Jeff Green entered this season as something of the forgotten man in the Celtics lineup, and possibly the whole NBA. Or at least, he would have been, if he hadn’t signed a four-year, $36 million contract with Boston that many instantly concluded was not close to commiserate with his likely production, a burden of anticipated-failure that hung over him as he followed up a promising preseason with a very slow start to the regular season, going FG-less in the season debut against Miami and then averaging an underwhelming 8.7 points and 2.5 rebounds on just 42 percent shooting (29 percent from deep) in November. The numbers improved little in December and January, and it quickly seemed like Green’s extension would be an albatross for Boston.

But have you seen Green’s splits coming off the bench (which he did for the majority of the season while Boston was healthier) and starting (as he’s done recently with so many regulars out)? If not, you really, really should:

Reserve: 64 Games, 10.9 PPG, 3.4 RPG, 1.2 APG, 44% FG, 33% 3PT
Starter: 10 Games, 21.5 PPG, 5.9 RPG, 3.6 APG, 55% FG, 52% 3PT

That’s not just the difference between a decent player and a good one, that’s the difference between a fringe rotation player and a borderline superstar. Reserve Jeff Green is overpaid and overhyped, Starter Jeff Green is on the shortlist of the league’s biggest bargains. It’s an absolutely staggering dichotomy, one made even more astounding by Green’s minutes-per-game splits, which show that not only does he score more when he plays more, he also scores more efficiently — shooting 39 percent when he plays 10-19 minutes, 46 percent when plays 20-29, 47 percent when he plays 30-39, and an astounding 52 percent when he plays 40 or more (in a sample size of just five games, too small to draw any real conclusions, but big enough to remain intriguing).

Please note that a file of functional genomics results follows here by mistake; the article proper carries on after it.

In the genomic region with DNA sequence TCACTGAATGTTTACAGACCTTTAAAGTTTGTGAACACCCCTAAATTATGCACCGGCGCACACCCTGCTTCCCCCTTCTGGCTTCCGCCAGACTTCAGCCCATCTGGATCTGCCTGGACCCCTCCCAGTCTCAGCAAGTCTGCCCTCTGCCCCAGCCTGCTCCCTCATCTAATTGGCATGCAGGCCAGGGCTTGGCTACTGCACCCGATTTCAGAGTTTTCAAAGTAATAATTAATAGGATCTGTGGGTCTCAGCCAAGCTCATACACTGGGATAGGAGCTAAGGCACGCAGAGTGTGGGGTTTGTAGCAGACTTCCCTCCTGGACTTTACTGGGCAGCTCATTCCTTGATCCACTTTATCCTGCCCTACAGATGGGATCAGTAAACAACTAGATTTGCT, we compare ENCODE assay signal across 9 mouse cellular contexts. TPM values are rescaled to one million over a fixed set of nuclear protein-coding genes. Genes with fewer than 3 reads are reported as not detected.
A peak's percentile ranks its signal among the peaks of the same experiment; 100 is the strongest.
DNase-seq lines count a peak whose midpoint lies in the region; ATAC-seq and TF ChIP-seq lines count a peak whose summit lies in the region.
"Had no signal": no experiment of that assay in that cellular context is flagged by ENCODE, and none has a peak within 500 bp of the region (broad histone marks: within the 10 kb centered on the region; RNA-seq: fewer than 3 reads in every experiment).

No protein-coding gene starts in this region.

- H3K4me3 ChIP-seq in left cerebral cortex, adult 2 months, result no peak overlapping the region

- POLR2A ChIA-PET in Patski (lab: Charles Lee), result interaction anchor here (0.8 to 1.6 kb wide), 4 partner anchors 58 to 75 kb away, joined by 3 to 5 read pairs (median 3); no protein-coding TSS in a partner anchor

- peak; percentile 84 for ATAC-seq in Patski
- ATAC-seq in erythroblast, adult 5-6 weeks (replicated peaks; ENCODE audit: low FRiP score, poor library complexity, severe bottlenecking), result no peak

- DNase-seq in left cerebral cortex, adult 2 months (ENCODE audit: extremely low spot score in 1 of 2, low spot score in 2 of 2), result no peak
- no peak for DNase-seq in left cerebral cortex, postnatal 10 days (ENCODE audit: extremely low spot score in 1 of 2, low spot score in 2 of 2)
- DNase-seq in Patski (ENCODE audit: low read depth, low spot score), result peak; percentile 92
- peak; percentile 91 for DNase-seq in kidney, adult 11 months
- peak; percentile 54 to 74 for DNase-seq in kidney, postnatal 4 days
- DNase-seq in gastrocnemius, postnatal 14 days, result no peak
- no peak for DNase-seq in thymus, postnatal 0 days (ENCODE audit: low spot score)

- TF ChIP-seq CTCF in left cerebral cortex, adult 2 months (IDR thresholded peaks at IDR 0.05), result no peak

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When LeBron James sent Jason Terry to Tha Crossroads with a very tall dunk, you couldn’t help feeling that LeBron took more than a small bit of satisfaction that said dunk was on said Jason Terry. You know, the same guy who antagonized him throughout the 2011 NBA Finals and partially credits the Mavs’ championship to a moment of celebration betwixt LeBron and Dwyane Wade — of course LeBron was going to be pretty happy he’d just grounded the JET.

That’s why I’m very glad to tell you that you’re right — LeBron James is happy that it was Jason Terry he dunked on. From Ira Winderman of the South Florida SunSentinel:

LeBron on Monday dunk on Jason Terry, “t was one of my better ones. And the fact that it happened to J.T. made it even that much sweeter…

More LeBron on Terry, “…Because I think we all know what J.T. talks, and he talks too much sometimes and I’m glad it happened to him.”

I think we can all agree that in those few seconds post-dunk, when LeBron barely took a step toward Terry’s corpse, that this thought — “I’m glad it happened to him” — is exactly what was going through LeBron’s head. Yeah, it was a dunk, but it was also kind of a “Shut up, little man” that was literally years in the making. And just like “Jurassic Park,” the payoff was worth it.

For his part, Jason Terry seems to be taking things pretty well. From Gary Washburn of the Boston Globe:

Terry cont: “My reaction was when the fans were cheering and I went up and knocked down the technical. That’s a great reaction.”

Nice zing. And nice job saving a point on the three-point play. Too bad about you still got dunked on and we all saw it.


Remember when we found out that Rajon Rondo is a homicidally competitive Connect Four player via an excerpt from a Sports Illustrated profile on Rajon Rondo? Well, Lee Jenkins’ full piece just dropped and it is a banger. Here are some of the most incredible parts.

Rajon Rondo was born with giant hands

Amber considered calling him Roderick, after an uncle. William, his oldest brother, preferred Johnny. They settled on Rajon, a name that would be butchered by a hundred broadcasters. RAH-zhan was born at University of Louisville Hospital in 1986, and before his mother laid eyes on the baby boy with the narrow cheekbones, a doctor approached in awe. “His hands,” the obstetrician gushed, “are humongous.”

In response, his mother sighed and then said, “Trust me, I know.”

Rajon Rondo is good at all the sports

Ainge has seen him throw a football 80 yards, hit a softball 380 feet and beat 33-year-old assistant general manager Ryan McDonough in a 40-yard dash with a tire strapped to his waist.

The main conclusion I can draw from this is that 33-year-old assistant general manager Ryan McDonough is probably pretty slow, which would partially explain why he’s a basketball executive and not a basketball player.